One of MMAC's more compelling arguments is that the skimpy language presented to voters in November in no way described what turned out to be the substance of the ordinance which, MMAC claims, guarantees numerous paid days off not only to victims of sexual abuse and stalking, but also to the stalkers themselves.Indeed, that's exactly why Milwaukee County Circuit Judge Thomas Cooper invalidated the sick leave ordinance, but rejected nearly every other one of MMAC's "less compelling" arguments.
— Me, 01/08/09
Judge Cooper's Decision and Order is here (.pdf; 38 pgs.). See especially pages seven through 12, wherein the sexual abuse and stalking provisions figure dispositively.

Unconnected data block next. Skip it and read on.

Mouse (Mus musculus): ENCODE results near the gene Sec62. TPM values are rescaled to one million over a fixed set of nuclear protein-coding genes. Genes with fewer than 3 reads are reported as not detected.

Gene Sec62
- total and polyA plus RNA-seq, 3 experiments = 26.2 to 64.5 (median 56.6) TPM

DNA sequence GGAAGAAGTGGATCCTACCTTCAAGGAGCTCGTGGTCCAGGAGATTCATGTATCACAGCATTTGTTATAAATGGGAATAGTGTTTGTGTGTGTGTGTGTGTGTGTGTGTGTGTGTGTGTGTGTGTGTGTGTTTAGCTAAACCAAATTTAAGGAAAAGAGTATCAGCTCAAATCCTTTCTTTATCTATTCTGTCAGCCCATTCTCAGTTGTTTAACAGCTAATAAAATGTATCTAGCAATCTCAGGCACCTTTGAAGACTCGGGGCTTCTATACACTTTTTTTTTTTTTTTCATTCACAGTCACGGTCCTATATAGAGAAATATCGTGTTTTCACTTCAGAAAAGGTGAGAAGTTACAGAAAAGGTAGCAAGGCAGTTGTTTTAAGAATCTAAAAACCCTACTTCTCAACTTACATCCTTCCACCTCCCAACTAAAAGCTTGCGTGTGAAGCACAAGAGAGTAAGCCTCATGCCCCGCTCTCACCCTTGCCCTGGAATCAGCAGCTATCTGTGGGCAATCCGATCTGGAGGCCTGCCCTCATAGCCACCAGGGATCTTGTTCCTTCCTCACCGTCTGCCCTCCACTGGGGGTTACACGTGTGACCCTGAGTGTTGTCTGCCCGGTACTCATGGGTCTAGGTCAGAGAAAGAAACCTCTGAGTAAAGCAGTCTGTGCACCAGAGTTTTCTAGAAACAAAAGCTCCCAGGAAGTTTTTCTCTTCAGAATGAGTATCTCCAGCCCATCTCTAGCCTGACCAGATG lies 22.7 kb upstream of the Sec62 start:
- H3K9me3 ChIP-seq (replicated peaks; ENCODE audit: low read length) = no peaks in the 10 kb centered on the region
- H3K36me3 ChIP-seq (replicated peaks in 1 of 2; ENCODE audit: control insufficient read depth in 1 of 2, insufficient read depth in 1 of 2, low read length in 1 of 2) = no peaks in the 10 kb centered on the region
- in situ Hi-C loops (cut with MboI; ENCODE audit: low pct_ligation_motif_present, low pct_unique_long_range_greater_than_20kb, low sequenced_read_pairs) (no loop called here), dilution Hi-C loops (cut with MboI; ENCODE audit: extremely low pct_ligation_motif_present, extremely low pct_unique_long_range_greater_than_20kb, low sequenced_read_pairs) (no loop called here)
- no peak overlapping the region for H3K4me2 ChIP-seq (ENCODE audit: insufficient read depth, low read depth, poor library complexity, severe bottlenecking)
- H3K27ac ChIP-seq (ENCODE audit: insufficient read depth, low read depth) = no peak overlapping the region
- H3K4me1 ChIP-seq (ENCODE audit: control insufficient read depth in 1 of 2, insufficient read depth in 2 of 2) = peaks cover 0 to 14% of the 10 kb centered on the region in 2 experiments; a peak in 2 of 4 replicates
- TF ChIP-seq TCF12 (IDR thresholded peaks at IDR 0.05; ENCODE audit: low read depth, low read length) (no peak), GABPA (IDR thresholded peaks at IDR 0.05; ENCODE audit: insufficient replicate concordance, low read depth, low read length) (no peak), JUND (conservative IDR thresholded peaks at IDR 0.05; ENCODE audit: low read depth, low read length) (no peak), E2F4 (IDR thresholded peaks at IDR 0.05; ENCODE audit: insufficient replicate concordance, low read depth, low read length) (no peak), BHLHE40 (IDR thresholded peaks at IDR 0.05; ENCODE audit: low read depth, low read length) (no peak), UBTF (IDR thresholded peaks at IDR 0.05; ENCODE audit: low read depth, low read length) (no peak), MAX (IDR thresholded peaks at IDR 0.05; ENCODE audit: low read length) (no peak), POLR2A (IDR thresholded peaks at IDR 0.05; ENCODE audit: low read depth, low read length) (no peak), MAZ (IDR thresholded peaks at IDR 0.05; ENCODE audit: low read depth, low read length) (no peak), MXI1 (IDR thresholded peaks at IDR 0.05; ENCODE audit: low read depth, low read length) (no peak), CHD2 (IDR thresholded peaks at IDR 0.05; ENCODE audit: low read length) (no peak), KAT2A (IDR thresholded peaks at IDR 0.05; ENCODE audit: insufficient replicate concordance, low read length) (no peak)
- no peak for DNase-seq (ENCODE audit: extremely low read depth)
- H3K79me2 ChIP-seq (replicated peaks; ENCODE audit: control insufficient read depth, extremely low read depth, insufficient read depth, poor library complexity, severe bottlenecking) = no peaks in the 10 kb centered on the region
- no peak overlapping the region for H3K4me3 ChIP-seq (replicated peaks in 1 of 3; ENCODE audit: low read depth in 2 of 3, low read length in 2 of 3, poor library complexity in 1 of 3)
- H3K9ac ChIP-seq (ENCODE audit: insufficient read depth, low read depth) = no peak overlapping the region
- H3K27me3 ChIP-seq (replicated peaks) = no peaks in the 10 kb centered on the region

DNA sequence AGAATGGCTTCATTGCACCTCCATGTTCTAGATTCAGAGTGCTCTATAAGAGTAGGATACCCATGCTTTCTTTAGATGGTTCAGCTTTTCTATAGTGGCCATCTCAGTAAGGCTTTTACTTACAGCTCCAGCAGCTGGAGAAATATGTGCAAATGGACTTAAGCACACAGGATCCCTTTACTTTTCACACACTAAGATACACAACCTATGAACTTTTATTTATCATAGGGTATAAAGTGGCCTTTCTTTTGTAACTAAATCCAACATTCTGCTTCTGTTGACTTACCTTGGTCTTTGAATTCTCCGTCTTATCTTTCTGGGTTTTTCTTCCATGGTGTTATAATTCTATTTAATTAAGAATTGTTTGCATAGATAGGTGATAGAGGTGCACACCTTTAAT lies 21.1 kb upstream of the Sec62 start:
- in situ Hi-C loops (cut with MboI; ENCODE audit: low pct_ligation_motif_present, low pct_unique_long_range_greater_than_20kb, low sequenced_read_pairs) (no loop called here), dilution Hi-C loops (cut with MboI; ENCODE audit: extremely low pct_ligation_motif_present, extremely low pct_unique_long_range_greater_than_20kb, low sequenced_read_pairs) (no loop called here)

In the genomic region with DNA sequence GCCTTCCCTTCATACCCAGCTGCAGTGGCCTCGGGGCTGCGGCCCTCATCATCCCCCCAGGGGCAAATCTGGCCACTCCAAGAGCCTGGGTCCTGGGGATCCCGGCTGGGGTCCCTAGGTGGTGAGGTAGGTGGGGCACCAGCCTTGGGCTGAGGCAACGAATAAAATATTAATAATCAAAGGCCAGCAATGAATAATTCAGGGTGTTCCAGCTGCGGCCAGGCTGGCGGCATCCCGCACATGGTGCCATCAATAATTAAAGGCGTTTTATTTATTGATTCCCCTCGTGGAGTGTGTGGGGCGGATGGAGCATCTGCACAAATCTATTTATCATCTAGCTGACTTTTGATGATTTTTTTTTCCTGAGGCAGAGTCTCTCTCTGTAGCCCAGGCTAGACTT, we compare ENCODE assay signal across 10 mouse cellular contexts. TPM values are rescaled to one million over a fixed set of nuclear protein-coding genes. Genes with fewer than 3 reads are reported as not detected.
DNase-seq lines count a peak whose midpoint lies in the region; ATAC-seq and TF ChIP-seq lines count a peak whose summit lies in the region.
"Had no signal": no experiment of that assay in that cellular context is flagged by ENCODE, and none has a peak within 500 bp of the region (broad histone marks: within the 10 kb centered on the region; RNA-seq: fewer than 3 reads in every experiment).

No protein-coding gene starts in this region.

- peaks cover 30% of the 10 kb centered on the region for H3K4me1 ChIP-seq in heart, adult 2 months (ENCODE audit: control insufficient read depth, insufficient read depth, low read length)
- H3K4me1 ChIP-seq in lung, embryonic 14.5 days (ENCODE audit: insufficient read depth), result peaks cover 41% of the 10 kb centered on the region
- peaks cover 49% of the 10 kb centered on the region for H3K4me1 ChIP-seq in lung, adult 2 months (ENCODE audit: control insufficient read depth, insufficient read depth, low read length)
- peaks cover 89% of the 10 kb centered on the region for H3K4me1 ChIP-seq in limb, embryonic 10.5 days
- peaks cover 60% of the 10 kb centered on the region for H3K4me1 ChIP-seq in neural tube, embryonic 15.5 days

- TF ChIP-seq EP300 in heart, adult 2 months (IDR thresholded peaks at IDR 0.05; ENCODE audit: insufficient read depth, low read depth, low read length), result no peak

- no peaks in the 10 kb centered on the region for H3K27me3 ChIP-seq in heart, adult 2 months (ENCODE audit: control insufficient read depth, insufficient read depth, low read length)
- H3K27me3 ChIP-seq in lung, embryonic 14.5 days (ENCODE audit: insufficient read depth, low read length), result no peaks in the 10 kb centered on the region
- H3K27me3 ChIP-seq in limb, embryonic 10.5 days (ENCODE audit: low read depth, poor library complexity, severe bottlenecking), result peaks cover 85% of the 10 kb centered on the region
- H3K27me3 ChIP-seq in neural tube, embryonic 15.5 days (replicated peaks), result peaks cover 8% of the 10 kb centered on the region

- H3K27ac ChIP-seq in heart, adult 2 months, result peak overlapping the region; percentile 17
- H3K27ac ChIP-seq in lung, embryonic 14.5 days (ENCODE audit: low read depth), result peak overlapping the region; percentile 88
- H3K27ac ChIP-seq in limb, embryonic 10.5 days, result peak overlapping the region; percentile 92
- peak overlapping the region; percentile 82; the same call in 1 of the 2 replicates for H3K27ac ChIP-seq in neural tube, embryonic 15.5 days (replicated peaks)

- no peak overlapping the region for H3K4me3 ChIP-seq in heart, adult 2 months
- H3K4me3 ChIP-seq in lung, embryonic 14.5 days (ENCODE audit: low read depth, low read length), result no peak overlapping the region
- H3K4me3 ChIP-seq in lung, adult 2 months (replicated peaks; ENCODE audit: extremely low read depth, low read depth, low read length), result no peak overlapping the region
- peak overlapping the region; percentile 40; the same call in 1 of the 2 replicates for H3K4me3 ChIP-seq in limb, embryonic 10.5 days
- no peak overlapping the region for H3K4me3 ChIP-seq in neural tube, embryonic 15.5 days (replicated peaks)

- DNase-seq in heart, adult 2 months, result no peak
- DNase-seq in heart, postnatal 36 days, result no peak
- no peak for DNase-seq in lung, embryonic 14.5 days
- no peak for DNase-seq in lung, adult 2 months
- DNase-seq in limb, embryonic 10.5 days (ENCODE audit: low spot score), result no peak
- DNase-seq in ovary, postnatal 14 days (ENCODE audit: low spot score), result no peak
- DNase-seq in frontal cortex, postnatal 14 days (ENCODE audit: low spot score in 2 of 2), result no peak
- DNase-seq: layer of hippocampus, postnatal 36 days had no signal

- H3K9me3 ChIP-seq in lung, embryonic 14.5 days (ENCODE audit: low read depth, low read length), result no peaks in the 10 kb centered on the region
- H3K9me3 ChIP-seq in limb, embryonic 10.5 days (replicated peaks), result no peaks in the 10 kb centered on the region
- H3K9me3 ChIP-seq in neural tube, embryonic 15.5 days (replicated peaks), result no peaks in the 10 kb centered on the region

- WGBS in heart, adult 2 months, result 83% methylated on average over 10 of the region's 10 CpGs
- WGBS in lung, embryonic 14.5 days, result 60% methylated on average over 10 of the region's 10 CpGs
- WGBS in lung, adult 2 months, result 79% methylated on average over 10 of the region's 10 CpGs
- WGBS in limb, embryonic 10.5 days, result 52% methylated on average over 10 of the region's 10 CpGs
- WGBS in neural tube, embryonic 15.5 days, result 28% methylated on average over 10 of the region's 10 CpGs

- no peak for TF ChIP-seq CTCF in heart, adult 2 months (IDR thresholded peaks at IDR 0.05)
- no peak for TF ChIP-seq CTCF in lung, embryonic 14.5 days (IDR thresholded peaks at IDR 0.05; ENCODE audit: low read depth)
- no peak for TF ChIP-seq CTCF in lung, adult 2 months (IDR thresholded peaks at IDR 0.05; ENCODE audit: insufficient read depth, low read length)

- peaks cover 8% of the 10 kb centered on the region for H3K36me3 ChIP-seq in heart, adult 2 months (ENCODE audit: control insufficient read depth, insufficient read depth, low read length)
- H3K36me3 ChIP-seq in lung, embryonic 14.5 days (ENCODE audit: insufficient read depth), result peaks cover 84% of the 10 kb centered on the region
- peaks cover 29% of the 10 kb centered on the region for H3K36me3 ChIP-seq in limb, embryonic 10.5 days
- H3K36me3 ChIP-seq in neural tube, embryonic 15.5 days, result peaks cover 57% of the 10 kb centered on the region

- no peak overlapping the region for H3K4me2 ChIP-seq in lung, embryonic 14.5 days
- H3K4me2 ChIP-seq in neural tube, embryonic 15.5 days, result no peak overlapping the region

And hey, I'm on a roll:
The factual circumstances specific to Caperton are so over-the-top outrageous, so blatantly corrupt, they're unlikely to be repeated. And it's even unlikelier that anyone will succeed in applying Caperton to a set of facts any less over-the-top outrageous and corrupt.
— Me, 06/10/09
Caperton, in my view, similarly [to NY Times v. Sullivan] involved an outrageous event in that an elected state court judge failed to recuse himself in a case in which a principal recently had spent $3 million to help newly elect the judge.Prof. Mike McChrystal (expert in legal ethics), 06/11/09.
Chief Justice Roberts is right that the scope of the constitutional standard in Caperton is difficult to discern up front. But that is because the judge’s conduct was so outrageous in failing to recuse himself that most subsequent cases surely will be less compelling.
(I also picked the Penguins to win the Stanley Cup [and Evgeni Malkin to win the Conn Smythe Trophy, although that was a no-brainer].)
*takes bow, purchases lottery ticket*